The strike by Los Angeles janitors has been a peculiar one, involving not just the typical rallies and walkouts but also videos posted on YouTube, workers who are still largely on the job and now a cooling-off period brokered by Los Angeles Mayor Antonio Villaraigosa, a onetime labor organizer.
The janitors union agreed Thursday to resume contract talks during a meeting with Villaraigosa, one day after they voted to authorize a strike and staged spot walkouts at locations across the county.
The janitors also agreed to scrap plans for more walkouts during the negotiations with cleaning contractors. Contract talks are expected to continue into the weekend.
Calling it a "fruitful meeting," Villaraigosa said that "ultimately, it's in all of our best interests to find a fair and fast resolution that protects the working families and meets the needs of businesses in L.A."
Negotiations between the janitors and cleaning contractors broke down early Wednesday, a week after the previous contract expired. That contract was negotiated in 2003.
Within hours, union members overwhelmingly authorized a strike and began staging walkouts at about 40 buildings, including properties owned by Douglas Emmett Inc. and Maguire Properties Inc.
Only about 450 of the union's 6,000 Los Angeles County janitors, or less than 10%, walked off the job, said Mike Garcia, president of Service Employees International Union Local 1877. The janitors work primarily at commercial office buildings.
A strike in which most workers keep working isn't quite by the book, but such a strategy fits well with this union's history of creative tactics, said Harley Shaiken, a professor at UC Berkeley who specializes in labor issues.
Dozens of janitors crashed a Cinco de Mayo party thrown by the Building Owners and Managers Assn. on Wednesday night, chanting, "We're on strike, let the rich people clean." Afterward, the union posted video of the rally on YouTube. By posting the clip, Shaiken said, the union created "a virtual picket line."
"What we're seeing now is innovative and different, but it didn't appear yesterday," Shaiken said. "This is a union that's been strategically very savvy from when it first began organizing janitors, particularly immigrant janitors. It's raised a lot of issues and it's tended to be quite effective."
Shaiken said the online clips could help the janitors curry widespread support as in 2000, when they staged a three-week work stoppage that drew national political figures, including former Vice President Al Gore and the Rev. Jesse Jackson. That strike helped galvanize immigrant workers across the nation and was considered a watershed moment for Los Angeles labor.
Hoping to prevent the strike from escalating as it did eight years ago, Villaraigosa called a closed-door meeting at City Hall between the janitors and key building owners to encourage the two sides to return to the bargaining table. Although the contract negotiations are technically between the janitors and the cleaning companies that hire them, building owners hold significant leverage in moving negotiations along, labor experts said.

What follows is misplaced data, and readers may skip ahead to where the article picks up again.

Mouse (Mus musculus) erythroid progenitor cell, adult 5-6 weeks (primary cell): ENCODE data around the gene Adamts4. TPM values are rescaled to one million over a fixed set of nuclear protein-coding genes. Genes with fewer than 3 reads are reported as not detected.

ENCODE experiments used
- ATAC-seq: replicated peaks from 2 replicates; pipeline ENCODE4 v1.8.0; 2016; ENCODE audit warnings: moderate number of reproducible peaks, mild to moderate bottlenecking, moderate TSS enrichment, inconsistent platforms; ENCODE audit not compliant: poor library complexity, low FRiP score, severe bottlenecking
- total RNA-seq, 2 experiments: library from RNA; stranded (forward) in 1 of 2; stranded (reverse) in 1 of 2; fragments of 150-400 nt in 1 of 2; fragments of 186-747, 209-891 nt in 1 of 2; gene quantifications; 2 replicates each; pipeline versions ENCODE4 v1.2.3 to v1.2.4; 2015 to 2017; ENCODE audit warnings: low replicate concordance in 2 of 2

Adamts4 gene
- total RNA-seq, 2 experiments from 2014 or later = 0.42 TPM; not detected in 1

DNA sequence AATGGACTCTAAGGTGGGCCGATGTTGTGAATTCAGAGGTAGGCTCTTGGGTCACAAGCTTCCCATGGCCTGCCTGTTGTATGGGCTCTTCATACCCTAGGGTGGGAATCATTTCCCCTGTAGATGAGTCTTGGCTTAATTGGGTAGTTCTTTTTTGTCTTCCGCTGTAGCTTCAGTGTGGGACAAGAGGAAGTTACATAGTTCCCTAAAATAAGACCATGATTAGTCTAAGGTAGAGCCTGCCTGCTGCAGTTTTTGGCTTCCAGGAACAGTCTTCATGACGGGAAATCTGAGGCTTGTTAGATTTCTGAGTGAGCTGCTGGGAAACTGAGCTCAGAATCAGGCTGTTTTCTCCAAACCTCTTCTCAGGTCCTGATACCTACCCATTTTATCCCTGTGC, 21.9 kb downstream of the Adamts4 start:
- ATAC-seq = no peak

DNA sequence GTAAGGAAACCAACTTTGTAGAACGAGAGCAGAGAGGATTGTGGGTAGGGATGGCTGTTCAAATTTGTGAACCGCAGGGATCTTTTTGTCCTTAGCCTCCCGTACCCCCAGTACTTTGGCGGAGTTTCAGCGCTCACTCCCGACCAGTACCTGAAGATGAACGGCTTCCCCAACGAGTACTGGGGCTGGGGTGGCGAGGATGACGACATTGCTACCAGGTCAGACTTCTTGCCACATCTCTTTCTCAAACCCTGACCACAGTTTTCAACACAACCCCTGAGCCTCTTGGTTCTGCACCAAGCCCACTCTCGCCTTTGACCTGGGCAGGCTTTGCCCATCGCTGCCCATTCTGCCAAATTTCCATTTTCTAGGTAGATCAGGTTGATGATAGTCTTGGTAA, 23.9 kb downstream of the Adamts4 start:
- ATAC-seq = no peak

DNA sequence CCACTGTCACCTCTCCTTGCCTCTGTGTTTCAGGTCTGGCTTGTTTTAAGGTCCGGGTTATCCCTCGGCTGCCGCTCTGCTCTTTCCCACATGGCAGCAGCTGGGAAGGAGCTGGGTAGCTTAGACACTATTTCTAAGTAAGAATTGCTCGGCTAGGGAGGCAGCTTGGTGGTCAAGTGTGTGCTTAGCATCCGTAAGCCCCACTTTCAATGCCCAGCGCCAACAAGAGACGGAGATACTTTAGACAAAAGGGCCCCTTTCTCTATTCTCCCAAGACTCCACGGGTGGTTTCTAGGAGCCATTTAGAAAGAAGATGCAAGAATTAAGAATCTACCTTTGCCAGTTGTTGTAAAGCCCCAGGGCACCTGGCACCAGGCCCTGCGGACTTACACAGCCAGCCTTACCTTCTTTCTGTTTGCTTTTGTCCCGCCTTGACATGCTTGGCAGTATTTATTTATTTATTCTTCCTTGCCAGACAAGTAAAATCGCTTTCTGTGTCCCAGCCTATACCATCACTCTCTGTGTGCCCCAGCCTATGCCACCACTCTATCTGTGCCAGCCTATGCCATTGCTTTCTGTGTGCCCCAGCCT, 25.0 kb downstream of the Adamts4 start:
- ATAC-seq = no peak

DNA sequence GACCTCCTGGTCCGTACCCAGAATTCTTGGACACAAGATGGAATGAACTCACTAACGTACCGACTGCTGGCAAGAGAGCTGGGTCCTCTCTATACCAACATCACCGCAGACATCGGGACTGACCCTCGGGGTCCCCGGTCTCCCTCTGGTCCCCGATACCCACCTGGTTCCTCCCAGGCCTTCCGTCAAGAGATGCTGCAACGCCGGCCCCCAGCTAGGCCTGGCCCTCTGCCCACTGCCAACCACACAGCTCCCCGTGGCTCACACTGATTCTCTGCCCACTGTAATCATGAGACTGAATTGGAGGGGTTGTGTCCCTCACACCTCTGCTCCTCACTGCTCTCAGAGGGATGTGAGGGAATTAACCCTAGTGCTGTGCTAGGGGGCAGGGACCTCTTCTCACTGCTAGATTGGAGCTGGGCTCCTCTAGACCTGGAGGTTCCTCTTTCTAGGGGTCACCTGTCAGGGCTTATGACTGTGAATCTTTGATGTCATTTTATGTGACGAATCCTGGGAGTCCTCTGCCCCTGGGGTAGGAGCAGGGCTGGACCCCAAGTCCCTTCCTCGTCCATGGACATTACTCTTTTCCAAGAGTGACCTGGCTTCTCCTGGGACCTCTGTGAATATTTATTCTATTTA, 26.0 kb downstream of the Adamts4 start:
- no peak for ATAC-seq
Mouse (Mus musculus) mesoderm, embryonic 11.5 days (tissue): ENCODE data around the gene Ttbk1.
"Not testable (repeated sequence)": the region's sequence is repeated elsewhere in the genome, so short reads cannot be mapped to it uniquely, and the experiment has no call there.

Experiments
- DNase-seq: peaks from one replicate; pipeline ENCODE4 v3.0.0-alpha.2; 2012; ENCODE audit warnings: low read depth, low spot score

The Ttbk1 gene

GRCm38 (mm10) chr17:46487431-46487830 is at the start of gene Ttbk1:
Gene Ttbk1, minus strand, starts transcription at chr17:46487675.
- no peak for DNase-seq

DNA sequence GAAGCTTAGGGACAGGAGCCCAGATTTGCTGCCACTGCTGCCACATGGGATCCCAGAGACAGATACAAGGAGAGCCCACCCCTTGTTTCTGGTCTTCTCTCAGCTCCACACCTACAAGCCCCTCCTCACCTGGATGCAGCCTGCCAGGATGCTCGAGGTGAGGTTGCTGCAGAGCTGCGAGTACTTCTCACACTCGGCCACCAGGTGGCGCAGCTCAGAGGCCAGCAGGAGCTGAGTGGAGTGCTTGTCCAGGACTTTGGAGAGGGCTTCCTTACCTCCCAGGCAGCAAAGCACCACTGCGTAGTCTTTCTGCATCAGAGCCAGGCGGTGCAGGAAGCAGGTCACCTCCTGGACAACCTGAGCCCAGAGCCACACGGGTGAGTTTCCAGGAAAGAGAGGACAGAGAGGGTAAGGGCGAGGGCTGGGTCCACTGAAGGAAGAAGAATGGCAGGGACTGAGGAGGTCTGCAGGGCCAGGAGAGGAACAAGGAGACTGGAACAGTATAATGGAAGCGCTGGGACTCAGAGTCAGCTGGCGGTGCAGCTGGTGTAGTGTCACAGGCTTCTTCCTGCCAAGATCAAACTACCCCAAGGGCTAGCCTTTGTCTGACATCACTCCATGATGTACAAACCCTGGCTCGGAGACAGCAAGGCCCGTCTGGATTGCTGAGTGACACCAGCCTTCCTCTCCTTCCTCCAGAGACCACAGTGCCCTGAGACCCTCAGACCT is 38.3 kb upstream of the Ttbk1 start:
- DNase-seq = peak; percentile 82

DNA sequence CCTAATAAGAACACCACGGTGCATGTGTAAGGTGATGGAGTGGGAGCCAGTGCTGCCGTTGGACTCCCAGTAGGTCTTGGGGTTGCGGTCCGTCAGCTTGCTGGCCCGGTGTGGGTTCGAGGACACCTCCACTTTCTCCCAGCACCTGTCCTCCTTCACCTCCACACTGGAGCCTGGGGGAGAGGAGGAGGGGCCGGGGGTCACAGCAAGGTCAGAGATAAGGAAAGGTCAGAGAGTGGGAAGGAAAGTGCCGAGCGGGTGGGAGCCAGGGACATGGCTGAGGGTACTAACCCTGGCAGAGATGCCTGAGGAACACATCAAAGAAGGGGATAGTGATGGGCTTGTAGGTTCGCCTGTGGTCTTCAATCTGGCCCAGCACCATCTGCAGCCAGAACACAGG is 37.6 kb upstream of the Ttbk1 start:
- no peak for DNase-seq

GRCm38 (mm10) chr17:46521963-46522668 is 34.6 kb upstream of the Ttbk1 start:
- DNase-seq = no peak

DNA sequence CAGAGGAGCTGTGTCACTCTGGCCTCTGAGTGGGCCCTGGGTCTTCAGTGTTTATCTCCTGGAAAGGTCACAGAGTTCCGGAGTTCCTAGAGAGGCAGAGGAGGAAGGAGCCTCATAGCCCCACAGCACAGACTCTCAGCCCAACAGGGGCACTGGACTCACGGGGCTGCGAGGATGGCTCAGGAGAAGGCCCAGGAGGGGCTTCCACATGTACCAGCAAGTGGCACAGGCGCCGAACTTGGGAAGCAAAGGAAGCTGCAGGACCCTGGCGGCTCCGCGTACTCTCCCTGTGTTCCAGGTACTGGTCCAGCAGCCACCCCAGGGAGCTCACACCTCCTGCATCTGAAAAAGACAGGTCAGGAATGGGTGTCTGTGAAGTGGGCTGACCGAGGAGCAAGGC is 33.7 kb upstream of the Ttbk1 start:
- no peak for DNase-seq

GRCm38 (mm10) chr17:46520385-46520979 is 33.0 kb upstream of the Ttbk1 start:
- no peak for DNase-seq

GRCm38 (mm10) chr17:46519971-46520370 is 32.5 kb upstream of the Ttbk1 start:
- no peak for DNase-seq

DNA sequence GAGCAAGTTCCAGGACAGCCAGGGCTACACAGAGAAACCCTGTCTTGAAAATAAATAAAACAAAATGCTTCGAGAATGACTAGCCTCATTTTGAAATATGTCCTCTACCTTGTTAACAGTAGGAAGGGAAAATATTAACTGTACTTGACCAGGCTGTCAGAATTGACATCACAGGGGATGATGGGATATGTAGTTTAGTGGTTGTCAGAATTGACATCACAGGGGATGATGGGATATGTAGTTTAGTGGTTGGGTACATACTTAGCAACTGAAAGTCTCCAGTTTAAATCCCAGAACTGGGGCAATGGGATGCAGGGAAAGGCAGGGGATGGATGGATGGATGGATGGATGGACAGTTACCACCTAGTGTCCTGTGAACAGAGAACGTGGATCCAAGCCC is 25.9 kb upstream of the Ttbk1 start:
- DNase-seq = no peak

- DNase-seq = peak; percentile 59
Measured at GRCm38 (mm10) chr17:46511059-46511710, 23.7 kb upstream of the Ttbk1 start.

Because the owners pay the contractors for janitorial services, they can threaten to stop hiring a cleaning company if prices get too high. But if a strike becomes widespread and disruptive, owners might feel pressured to settle quickly rather than risk bad publicity, Shaiken said.
The union is seeking unspecified wage increases, but the main issue is to narrow the gap between janitors with the highest and the lowest pay, Garcia said. Janitors in downtown Los Angeles and Century City earn $1.30 an hour more on average than janitors in outlying areas, he said.
Dick Davis, chief negotiator for the contractors, said the cleaning companies had already offered a "historic" package that included annual raises of 50 cents an hour for three years and 55 cents for the fourth year under a proposed contract, but they were rebuffed.
The total package, including benefits, amounted to an increase of $3.55 an hour for downtown and Century City janitors and $3.35 an hour for Westside janitors, he said.
"Employees need and deserve to know the truth about the wage and benefit improvements that they've been offered," Davis said. "We call on all parties and their representatives to focus on the facts."
In Orange County, where 2,000 janitors are represented by Local 1877, members voted Saturday to authorize a strike. Walkouts haven't occurred there yet.
Eugenio Barrera attended the union's initial strike rally in downtown Los Angeles on Wednesday. Barrera, 43, works a night shift at an office building in Westwood.
"It's unfair to me that the companies are denying us," he said. "We need benefits, recognition and respect for the hard work we do."